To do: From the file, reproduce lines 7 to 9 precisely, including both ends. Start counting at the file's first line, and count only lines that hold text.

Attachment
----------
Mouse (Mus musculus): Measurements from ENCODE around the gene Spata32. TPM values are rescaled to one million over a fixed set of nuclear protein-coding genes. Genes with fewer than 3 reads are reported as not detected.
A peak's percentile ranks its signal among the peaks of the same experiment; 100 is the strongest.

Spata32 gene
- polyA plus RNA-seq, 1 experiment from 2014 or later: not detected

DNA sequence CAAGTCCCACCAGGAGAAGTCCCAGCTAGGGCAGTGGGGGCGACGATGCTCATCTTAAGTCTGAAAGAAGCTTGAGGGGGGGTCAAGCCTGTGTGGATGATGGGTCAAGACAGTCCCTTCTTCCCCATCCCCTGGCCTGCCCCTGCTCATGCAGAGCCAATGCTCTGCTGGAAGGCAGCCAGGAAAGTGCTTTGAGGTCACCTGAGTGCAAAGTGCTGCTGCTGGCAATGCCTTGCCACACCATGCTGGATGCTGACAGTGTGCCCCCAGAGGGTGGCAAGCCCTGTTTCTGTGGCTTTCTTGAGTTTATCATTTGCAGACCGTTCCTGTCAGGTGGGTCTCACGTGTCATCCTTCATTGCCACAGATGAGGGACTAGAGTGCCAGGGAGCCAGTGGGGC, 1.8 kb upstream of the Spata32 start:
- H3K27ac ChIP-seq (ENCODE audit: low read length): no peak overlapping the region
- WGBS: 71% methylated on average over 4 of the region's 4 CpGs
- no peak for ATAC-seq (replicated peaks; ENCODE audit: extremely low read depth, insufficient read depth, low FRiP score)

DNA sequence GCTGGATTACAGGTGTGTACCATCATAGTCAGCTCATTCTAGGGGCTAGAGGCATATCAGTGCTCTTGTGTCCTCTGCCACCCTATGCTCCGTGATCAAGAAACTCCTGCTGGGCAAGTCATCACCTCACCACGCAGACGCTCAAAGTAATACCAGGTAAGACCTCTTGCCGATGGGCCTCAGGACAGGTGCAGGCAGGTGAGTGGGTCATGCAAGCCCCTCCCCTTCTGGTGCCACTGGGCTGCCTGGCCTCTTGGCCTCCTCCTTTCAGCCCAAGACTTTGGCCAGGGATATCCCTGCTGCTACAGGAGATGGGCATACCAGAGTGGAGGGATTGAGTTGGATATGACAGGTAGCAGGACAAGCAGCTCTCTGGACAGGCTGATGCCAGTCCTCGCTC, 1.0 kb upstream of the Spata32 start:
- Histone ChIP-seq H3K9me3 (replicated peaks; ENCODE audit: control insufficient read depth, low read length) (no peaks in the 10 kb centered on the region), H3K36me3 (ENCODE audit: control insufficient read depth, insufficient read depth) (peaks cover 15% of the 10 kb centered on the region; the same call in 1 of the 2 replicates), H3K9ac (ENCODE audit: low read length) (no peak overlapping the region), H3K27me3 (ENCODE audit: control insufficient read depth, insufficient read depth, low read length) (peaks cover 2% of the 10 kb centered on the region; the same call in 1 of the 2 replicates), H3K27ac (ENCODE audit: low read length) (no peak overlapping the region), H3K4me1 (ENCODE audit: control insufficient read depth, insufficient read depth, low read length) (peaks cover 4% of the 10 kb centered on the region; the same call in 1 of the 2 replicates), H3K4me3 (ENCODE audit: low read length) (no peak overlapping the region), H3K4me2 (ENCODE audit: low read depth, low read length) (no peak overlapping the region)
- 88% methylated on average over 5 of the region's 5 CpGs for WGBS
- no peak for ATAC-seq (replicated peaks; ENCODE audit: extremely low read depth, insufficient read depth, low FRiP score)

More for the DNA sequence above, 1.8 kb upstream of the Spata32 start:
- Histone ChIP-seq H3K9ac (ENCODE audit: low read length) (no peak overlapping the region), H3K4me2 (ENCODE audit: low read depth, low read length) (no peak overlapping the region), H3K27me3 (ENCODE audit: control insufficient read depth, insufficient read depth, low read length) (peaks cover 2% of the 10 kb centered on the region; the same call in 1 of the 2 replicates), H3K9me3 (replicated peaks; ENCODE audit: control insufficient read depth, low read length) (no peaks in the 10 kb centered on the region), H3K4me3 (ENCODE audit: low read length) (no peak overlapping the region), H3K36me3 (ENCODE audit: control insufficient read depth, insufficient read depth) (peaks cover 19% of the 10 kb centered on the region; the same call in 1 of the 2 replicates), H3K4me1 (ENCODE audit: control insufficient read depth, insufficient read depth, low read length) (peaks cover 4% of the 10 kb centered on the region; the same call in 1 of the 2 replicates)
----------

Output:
- WGBS: 71% methylated on average over 4 of the region's 4 CpGs
- no peak for ATAC-seq (replicated peaks; ENCODE audit: extremely low read depth, insufficient read depth, low FRiP score)

DNA sequence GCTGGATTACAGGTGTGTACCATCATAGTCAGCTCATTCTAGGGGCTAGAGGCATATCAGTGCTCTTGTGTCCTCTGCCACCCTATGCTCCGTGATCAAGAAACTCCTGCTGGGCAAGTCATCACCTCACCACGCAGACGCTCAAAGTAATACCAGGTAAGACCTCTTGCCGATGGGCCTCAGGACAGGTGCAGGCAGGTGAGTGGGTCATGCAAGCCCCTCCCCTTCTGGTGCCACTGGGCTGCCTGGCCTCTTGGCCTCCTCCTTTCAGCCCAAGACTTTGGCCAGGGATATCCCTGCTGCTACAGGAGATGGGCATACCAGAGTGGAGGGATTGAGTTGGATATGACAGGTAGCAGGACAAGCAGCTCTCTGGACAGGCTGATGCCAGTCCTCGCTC, 1.0 kb upstream of the Spata32 start: